Blood test predicts equine survival from atypical myopathy – study

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A Sycamore Maple (Acer pseudoplatanus) in Germany. Photo: Willow (Own work) CC BY-SA 3.0 via Wikimedia Commons
A Sycamore Maple (Acer pseudoplatanus) in Germany. Photo: Willow CC BY-SA 3.0 via Wikimedia Commons

A blood test has the potential to prevent prolonging the deaths of horses suffering from equine atypical myopathy, according to European researchers.

Testing the blood of horses for levels of metabolic byproducts known as acylcarnitines can provide a good indication of a horse’s chances of survival, they say.

The findings of University of Liege researcher François Boemer and his colleagues have been described in the peer-reviewed open-access journal PLOS ONE.

“We developed a scoring system to predict survival in atypical myopathy cases based on early blood sampling,” they reported.

“The scoring system proposed in this study may help clinicians with management decisions including euthanasia.”

Equine atypical myopathy, or sycamore poisoning, is caused by hypoglycin A intoxication resulting from horses eating the seeds or seedlings of certain Acer tree species, principally Acer pseudoplatanus (the sycamore maple) in Europe.

The body metabolizes the hypoglycin A, creating a characteristic blood acylcarnitine profile.

Affected horses develop acute rhabdomyolysis – muscle breakdown – that mainly affects the postural and respiratory muscles, and heart. Signs include depression, stiffness, muscle tremors, a reluctance to move, weakness, difficulty breathing and colic. Horses may have red or brown urine, a fast or irregular heart beat, and may collapse.

It has a high fatality rate, with about three-quarters of affected horses dying. The average survival time is less than two days.

Although the cause has been uncovered, no antidote currently exists.

Although supportive treatment significantly increases an animal’s chances of survival, the outcome is currently difficult to predict on initial assessment of a case.

“Medical treatment is warranted in selected cases where owners are motivated, but owners may first wish to know their horses’ chances of survival and of return to normal sport capacity,” the study team wrote.

Seed pods from a sycamore tree on the ground in pasture. Ingestion of these seeds can prove toxic to horses.
Seed pods from a sycamore tree on the ground in pasture. Ingestion of these seeds can prove toxic to horses.

The authors noted that current knowledge concerning prediction of survival mostly came from a major study performed at a time when the cause was unknown.

The researchers hypothesized that, although survivors and non-survivors were clinically almost similar on presentation, the outcome may be predicted early in the course of disease based on serum concentrations of acylcarnitines.

These concentrations, they said, indicated the severity of dysfunction of mitochondrial β-oxidation.

Blood samples collected from cases by the principal investigator between autumn 2006 and spring 2015 were used in the study. Serum concentrations of acylcarnitines were determined by tandem mass spectrometry.

During the study period, 51 horses were confirmed by blood analysis to have atypical myopathy. From these, 40 died or were euthanized and 11 survived.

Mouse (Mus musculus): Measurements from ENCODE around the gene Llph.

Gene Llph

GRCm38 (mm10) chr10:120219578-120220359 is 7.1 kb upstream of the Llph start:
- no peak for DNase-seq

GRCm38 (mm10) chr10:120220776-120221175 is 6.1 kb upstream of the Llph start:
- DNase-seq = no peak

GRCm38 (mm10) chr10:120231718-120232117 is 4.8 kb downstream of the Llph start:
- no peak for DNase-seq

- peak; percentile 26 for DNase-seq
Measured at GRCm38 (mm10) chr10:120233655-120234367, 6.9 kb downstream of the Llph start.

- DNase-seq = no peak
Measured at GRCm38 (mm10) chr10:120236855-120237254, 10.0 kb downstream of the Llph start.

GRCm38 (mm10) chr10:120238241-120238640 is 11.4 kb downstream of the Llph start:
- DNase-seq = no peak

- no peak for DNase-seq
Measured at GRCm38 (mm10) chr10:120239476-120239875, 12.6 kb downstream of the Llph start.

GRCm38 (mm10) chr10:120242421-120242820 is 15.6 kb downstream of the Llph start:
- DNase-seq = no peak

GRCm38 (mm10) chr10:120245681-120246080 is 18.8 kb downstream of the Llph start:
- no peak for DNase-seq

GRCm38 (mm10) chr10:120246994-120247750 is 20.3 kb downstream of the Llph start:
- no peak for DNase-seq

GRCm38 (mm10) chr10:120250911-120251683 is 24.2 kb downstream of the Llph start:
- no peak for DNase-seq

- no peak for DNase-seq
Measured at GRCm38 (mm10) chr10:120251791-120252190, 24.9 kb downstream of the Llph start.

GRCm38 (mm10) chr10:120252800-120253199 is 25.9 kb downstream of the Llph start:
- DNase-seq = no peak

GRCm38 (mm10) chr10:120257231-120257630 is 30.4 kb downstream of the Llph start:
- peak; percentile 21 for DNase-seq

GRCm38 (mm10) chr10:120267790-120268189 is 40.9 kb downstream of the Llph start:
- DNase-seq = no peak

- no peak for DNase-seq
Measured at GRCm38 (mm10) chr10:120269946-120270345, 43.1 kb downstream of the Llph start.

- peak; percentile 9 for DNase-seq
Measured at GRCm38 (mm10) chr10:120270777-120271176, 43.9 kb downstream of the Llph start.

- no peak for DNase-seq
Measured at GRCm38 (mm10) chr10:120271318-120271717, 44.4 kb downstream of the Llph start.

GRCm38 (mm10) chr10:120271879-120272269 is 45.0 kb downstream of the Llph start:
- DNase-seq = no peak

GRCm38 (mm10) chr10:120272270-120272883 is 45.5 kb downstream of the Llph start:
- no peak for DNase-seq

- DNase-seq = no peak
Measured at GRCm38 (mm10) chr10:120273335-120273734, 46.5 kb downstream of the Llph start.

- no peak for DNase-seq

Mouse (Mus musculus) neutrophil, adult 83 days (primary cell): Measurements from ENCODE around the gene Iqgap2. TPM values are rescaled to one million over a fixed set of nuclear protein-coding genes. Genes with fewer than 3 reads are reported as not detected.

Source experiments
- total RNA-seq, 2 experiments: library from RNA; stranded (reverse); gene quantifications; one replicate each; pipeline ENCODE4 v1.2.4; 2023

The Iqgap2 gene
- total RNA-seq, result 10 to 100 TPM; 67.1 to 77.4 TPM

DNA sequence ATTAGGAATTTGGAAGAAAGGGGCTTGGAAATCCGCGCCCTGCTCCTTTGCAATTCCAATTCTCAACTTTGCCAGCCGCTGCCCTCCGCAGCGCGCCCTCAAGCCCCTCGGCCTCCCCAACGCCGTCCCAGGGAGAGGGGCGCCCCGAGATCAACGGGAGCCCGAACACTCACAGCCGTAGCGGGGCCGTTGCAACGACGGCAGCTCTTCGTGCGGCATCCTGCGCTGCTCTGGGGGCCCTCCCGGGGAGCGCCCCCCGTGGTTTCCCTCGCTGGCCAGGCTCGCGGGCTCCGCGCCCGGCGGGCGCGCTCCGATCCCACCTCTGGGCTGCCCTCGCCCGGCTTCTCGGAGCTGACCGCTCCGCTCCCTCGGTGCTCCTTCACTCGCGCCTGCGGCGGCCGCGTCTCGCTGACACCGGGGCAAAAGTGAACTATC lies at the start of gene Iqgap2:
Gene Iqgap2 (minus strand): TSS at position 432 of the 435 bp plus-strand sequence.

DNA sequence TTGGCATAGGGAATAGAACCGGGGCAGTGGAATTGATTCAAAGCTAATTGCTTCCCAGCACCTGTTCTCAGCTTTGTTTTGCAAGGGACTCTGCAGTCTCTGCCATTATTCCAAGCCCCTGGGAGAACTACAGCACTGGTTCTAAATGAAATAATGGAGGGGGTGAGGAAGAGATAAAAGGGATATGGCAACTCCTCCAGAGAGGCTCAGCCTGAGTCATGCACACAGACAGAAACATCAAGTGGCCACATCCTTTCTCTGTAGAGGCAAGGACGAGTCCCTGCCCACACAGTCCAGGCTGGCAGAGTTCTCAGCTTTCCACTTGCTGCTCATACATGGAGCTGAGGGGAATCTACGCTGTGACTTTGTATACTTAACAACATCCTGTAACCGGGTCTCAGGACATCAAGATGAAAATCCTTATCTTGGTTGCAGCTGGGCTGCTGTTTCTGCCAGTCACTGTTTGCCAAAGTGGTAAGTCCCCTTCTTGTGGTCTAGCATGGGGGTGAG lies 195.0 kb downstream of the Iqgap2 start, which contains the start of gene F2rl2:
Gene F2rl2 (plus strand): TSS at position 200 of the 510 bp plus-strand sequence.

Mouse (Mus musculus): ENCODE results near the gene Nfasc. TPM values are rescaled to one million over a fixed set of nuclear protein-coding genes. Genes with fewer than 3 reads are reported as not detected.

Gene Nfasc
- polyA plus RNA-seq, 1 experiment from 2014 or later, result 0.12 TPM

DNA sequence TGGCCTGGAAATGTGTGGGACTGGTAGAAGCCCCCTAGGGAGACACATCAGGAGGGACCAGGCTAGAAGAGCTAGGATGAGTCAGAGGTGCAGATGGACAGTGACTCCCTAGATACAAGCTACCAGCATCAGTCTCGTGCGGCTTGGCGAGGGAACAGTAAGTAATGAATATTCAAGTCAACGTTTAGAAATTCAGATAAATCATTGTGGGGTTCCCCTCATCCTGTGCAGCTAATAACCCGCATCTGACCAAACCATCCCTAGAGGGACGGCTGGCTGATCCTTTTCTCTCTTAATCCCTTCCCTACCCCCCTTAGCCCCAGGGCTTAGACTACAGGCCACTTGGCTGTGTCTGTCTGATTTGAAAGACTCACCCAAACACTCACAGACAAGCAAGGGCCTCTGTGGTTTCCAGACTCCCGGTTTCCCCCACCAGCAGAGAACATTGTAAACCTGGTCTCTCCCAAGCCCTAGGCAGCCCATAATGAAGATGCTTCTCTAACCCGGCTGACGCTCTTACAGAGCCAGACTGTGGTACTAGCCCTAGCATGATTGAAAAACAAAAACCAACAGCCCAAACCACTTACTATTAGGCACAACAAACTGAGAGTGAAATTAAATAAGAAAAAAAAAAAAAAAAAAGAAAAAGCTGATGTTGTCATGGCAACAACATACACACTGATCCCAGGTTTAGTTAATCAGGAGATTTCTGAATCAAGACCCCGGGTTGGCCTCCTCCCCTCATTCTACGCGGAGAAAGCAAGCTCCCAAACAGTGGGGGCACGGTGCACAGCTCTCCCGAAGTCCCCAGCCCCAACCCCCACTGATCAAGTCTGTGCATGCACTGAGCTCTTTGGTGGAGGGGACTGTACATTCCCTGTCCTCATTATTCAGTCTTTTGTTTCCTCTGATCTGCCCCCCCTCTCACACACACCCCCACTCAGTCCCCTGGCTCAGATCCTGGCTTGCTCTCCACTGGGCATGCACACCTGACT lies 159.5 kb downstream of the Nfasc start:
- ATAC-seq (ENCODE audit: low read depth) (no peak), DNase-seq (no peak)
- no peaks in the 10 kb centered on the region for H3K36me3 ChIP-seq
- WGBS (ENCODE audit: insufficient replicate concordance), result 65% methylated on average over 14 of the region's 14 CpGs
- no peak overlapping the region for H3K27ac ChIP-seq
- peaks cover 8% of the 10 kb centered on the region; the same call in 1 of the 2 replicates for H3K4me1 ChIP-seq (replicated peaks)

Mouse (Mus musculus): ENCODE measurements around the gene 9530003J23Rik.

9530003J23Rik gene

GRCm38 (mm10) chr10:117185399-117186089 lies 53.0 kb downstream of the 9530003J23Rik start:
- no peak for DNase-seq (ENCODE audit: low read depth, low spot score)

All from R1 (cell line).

From the results the researchers were able to develop a statistical model to accurately predict the risk of death of diseased animals, based on concentrations of three acylcarnitines (C2-Carnitine, C10:2-Carnitine and C18-Carnitine).

“The calculation of the prognosis of survival makes it possible to distinguish the horses that will survive from those that will die despite severe signs of acute rhabdomyolysis in both groups.”

Research showed that the longer a horse survived with the disease, the greater the likelihood of a positive outcome.

“The striking finding of this study is the ability to specify a prognosis based on early blood testing, at the start of the clinical examination by the practitioner or even at a sub-clinical state as shown by one horse that was sampled three hours before clinical signs became apparent.”

The horse subsequently died, which would have been predicted based on its serum levels of the three acylcarnitines. Indeed, based on the blood test, its survival chances were estimated at only 0.3%.

To date, no therapy is effective to cure atypical myopathy and care is essentially supportive, the study team noted. “Many animals die during the course of intoxication and euthanasia often appears as the ultimate veterinary’s expedient. However, some intoxicated horses survive despite a dramatic initial clinical picture.

“In this context, survival prognosis could be of critical interest to prevent euthanasia. Indeed, intensive care may be focused on animals with good survival expectancy while individuals with high death probability could be sacrificed more ‘pragmatically’ when there are signs of suffering that cannot be suppressed.”

Prognosis of survival may also be useful when testing new therapies, in order to evaluate their effectiveness.

Boemer was joined in the Belgium-based study by University of Liege colleagues Johann Detilleux, Christophe Cello and Hélène Amory; Christel Marcillaud-Pitel, from Réseau d’EpidémioSurveillance en Pathologie Equine; and Eric Richard, from the University of Normandy in France.

Boemer F, Detilleux J, Cello C, Amory H, Marcillaud-Pitel C, Richard E, et al. (2017) Acylcarnitines profile best predicts survival in horses with atypical myopathy. PLoS ONE 12(8): e0182761.

The study, published under a Creative Commons License, can be read here


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